The Marxist and Functionalist Perspectives on the Family
For the purpose of this essay question I will discuss the Marxist and the Functionalist perspectives on the Family. I will compare and contrast them and give a critical analysis of each and place them in historical context as well as modern day. In Britain today there are many different types of families. A social unit living together defines what a family is. The family resembles the core feature of society. Both Marxist and Functionalist perspectives believe the family is what holds society together and helps socialise the future generations.
There are three types of family existing in today’s society. The nuclear family resembles a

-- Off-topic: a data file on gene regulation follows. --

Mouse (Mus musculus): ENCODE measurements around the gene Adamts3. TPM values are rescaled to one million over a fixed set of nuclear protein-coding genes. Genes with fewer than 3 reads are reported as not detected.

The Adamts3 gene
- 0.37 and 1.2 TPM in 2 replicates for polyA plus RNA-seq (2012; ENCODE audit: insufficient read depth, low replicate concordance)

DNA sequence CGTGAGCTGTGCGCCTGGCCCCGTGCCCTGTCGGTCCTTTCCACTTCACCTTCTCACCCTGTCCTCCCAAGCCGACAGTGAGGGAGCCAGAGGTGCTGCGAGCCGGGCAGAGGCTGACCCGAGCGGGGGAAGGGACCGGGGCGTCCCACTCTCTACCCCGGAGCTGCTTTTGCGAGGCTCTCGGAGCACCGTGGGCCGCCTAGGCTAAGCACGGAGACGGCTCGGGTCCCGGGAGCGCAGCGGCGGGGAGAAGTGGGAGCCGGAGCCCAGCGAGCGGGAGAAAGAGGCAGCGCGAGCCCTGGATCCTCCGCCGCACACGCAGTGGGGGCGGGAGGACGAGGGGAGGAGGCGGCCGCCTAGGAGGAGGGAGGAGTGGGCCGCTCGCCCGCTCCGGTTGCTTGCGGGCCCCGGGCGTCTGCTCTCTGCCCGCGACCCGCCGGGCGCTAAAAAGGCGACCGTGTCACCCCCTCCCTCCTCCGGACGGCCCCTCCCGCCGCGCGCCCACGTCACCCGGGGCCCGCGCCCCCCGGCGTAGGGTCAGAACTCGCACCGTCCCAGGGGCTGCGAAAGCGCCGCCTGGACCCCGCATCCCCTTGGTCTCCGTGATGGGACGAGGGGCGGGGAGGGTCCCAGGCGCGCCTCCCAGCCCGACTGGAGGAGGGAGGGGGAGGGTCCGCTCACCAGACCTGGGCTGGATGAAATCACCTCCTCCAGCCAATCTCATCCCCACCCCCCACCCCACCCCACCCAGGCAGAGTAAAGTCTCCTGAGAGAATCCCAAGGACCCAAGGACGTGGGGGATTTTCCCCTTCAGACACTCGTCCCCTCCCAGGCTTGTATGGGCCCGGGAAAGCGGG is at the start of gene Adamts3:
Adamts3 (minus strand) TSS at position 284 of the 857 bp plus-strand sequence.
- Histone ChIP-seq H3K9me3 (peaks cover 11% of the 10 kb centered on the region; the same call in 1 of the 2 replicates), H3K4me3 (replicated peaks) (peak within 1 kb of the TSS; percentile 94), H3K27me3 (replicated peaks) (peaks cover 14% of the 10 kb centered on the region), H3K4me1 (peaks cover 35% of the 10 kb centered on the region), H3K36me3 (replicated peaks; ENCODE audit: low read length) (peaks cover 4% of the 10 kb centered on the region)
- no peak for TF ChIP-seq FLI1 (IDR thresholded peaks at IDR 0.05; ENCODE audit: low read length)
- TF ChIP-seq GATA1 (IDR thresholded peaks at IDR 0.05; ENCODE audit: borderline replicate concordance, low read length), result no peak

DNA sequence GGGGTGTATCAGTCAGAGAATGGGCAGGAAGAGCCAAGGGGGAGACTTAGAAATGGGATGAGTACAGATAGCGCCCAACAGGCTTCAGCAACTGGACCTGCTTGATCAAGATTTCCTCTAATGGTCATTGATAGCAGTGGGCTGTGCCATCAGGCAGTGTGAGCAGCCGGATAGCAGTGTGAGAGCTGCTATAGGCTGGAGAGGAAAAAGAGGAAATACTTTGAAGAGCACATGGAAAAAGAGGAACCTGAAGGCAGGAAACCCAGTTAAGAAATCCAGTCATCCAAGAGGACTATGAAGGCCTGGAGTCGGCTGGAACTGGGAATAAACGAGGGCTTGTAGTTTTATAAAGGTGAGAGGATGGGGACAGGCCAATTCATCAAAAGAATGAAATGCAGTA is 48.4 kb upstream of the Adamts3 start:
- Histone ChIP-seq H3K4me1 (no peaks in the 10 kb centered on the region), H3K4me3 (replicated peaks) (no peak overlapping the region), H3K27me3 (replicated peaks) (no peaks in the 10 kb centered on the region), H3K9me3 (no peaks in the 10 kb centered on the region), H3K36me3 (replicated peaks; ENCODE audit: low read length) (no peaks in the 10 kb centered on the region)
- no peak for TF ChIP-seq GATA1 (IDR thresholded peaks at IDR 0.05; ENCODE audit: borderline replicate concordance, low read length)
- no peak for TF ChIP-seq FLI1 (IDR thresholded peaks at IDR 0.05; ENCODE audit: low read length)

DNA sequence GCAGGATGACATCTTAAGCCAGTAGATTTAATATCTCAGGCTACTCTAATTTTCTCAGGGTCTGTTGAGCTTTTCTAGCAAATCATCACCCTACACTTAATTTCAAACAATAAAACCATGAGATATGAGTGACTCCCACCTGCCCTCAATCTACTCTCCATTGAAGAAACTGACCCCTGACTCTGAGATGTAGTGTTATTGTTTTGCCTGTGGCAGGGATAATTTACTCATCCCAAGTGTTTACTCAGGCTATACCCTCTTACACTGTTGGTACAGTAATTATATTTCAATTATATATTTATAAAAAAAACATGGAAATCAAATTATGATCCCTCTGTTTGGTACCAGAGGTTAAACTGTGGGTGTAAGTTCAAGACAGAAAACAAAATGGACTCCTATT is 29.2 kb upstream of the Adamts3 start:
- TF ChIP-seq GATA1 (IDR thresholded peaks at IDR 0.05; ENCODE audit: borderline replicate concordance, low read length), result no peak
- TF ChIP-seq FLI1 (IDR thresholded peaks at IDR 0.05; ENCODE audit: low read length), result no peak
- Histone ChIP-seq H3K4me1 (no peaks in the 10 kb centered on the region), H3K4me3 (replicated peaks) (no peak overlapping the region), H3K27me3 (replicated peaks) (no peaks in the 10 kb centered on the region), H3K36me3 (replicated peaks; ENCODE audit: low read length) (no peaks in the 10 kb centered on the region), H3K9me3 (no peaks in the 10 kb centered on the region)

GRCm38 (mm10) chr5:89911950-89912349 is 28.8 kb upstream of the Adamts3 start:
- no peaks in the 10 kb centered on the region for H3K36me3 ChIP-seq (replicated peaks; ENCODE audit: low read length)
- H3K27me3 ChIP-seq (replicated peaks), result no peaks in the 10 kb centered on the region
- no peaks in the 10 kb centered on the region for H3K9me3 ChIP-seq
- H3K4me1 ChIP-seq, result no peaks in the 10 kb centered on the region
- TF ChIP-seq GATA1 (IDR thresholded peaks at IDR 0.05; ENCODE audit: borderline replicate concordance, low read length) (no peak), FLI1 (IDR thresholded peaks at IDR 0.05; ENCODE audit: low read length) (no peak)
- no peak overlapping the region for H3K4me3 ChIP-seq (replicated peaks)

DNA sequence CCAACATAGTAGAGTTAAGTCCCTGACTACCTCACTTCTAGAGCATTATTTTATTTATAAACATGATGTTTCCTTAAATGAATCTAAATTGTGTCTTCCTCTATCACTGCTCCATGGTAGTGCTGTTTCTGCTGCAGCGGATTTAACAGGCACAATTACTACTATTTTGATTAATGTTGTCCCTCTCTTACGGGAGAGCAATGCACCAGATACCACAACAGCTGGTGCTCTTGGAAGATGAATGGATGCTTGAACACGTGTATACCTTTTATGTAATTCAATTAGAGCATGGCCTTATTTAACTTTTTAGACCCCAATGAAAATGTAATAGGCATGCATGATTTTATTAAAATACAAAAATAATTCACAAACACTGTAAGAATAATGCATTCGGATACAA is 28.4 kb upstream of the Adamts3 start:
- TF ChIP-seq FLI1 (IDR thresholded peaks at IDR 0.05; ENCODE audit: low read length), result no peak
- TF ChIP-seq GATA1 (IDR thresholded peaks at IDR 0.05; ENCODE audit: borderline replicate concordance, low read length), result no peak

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They both agreed the family is the best organisational basis for modern industrial societies. George Murdock focussed his family theory on the four basics: Sexual, reproductive, economic and educative (socialisation). He believed without sexual and reproductive aspects there would be no existing members of society. Without economy there would be no means to provide for the family. Without education there would be no culture and human society without culture could not function. Murdock appreciate than apart from this the family performed many more functions for society. Murdock critically claimed that the nuclear family was universal. Murdock did not appreciate alternative studies such as Banaro, New Guinea where instead of the ‘father’ being biological to his son/daughter, in fact the father’s friend was the biological father to his friend’s son/daughter. Murdock believed families were joined by a common residence, economic cooperation and reproduction. Talcott Parsons on the other hand concentrated on modern American society. He believed society was dependant of two basic irreducible functions: Primary socialisation and the stabilisation of adult personalities. Primary socialisation refers to socialisation during the early years of childhood, which would occur mainly within a family unit. Secondary socialisation